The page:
Tue, Dec 05, 2017 - Page 3 News List

Northeast monsoon brings air pollution from China: EPA

By Lin Chia-nan  /  Staff reporter

A group of about 60 university students, wearing headbands that read “Give me clean air” and masks bearing the Chinese character for “angry,” demonstrate outside the Taichung County Government building yesterday.

Photo: Su Meng-chuan, Taipei Times

Air pollution brought from China by a northeast monsoon yesterday began affecting northern Taiwan and is expected to linger until noon today, Environmental Protection Administration (EPA) Environmental Monitoring and Information Management Director-General Chang Shuenn-chin (張順欽) said.

Hourly average maximum concentration of PM2.5 — fine particulate matter measuring 2.5 micrometers or smaller — is expected to reach between 80 and 90 micrograms per cubic meter in certain regions, which is unhealthy for all people, he said.

Pollutants from China worsen Taiwan’s air quality from November to May every year, he said.

While the northeast monsoon is expected to weaken today, another cold front is forecast to arrive on Friday, Chang said.

The agency earlier this year set up an air monitoring station on New Taipei City’s Cape Fuguijiao (富貴角), Taiwan’s northernmost point, to better observe pollutants coming from overseas, he said.

The EPA releases two air quality index forecasts every day at 10:30am and 4:30pm, but the data obtained from the Central Weather Bureau might not always be precise, EPA Deputy Minister Chan Shun-kuei (詹順貴) said in response to media queries about delays in the forecast system.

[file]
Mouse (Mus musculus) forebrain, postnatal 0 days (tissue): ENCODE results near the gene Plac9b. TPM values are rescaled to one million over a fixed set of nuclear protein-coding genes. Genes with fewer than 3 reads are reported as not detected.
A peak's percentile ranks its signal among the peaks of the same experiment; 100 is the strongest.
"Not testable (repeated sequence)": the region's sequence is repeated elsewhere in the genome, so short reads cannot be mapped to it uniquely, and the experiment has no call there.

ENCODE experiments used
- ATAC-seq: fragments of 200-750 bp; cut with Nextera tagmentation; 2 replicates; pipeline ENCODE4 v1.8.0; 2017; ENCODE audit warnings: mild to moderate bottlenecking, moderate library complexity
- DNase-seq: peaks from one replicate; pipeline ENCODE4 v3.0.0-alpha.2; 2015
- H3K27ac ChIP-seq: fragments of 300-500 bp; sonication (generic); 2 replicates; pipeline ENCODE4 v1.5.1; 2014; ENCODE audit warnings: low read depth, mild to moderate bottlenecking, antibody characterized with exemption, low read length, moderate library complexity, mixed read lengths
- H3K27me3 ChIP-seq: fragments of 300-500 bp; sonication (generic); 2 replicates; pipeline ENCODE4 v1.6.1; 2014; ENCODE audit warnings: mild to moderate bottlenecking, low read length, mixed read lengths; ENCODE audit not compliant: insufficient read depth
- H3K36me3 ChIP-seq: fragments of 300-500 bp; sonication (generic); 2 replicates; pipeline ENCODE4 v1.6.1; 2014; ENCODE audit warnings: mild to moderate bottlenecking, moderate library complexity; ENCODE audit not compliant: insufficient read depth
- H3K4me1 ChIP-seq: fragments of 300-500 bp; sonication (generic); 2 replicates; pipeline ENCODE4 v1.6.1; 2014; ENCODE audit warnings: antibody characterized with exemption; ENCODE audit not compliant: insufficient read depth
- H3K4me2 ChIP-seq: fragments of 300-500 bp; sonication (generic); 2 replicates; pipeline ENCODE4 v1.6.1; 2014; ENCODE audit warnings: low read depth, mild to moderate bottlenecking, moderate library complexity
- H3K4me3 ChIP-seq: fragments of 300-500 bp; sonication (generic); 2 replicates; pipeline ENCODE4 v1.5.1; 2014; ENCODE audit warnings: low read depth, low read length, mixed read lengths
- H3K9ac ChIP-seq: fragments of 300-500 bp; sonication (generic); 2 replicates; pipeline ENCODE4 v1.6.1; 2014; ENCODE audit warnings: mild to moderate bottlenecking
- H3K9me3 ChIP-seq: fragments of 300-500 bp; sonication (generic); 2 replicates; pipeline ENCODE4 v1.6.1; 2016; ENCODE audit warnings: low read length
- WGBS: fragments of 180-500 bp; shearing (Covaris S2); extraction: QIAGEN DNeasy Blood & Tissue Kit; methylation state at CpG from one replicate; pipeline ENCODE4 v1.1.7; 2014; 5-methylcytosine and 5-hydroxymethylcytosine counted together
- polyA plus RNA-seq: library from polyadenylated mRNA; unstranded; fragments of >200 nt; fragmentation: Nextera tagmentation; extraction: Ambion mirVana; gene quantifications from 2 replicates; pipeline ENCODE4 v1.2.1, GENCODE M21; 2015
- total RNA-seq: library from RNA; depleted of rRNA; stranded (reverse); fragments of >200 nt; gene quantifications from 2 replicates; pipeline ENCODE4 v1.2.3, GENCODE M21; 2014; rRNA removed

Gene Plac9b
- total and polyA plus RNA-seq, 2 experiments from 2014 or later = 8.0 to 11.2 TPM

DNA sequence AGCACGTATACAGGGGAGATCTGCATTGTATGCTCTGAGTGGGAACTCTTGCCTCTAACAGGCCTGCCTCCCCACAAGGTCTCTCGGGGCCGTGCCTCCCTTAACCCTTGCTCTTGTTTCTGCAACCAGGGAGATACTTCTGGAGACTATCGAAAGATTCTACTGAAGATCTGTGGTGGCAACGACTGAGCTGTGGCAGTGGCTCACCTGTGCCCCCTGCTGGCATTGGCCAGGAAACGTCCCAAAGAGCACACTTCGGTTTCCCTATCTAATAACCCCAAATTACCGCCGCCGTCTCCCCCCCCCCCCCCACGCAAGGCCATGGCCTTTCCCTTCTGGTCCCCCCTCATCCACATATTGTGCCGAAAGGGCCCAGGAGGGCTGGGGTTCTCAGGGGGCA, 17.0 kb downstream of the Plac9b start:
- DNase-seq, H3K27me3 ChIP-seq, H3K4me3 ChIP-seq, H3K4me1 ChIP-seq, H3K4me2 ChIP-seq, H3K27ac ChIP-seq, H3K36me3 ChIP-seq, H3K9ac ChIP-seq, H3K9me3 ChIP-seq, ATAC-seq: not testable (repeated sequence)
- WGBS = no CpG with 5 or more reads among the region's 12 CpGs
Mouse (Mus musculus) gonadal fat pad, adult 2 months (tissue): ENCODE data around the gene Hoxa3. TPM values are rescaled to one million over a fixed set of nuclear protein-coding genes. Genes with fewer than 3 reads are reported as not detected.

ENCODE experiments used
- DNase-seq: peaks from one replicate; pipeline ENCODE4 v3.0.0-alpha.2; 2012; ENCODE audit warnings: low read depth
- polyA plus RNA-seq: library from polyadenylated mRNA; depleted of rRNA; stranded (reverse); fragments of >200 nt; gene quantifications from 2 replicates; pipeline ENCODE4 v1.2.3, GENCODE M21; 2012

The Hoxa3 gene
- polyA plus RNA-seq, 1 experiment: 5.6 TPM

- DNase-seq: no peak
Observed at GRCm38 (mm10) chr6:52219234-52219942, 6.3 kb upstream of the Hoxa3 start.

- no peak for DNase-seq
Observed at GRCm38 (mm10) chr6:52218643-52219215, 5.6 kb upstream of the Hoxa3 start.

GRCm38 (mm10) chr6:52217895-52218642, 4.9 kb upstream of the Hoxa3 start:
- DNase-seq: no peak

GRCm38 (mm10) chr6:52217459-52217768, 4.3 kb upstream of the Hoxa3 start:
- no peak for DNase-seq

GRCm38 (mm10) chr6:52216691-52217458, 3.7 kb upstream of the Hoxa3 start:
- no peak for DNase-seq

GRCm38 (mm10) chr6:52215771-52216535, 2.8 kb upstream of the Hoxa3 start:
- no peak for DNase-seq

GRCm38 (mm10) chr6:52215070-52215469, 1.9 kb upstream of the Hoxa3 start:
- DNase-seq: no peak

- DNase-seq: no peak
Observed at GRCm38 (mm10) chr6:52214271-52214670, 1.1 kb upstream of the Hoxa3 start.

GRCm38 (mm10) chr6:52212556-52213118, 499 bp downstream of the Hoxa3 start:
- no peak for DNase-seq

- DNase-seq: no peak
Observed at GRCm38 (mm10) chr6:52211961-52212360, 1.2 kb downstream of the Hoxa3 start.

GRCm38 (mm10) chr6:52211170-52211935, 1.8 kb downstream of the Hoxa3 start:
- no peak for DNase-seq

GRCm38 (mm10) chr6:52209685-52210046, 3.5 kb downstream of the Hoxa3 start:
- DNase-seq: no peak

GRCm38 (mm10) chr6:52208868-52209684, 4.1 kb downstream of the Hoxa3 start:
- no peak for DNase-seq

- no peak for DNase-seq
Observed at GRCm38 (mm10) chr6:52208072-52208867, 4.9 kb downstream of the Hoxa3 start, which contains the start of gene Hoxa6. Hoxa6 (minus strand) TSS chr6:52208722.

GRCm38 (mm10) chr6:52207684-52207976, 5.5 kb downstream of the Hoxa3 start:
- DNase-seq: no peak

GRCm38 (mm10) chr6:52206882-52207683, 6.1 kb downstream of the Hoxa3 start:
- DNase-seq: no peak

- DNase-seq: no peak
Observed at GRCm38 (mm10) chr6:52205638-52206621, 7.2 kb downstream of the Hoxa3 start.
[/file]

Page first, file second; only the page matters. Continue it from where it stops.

The agency would release more forecasts during the day if necessary, Chan said, adding that it would also improve the system’s efficiency.

While environmentalists have been calling for reducing the use of coal in energy generation, Premier William Lai (賴清德) in a radio interview yesterday said that reducing coal use at coal-fired power plants alone cannot solve the problem of air pollution.

Pollution from coal-fired plants accounts for only 2.9 percent of the nation’s air pollution, Lai said.

However, Chan said that pollution from coal-fired power plants makes up 9.9 percent to the nation’s air pollution, citing EPA data, adding that he does not know where Lai’s data came from.

Air pollution from coal-fired power plants might have even higher proportions in central and southern Taiwan, Chan added.

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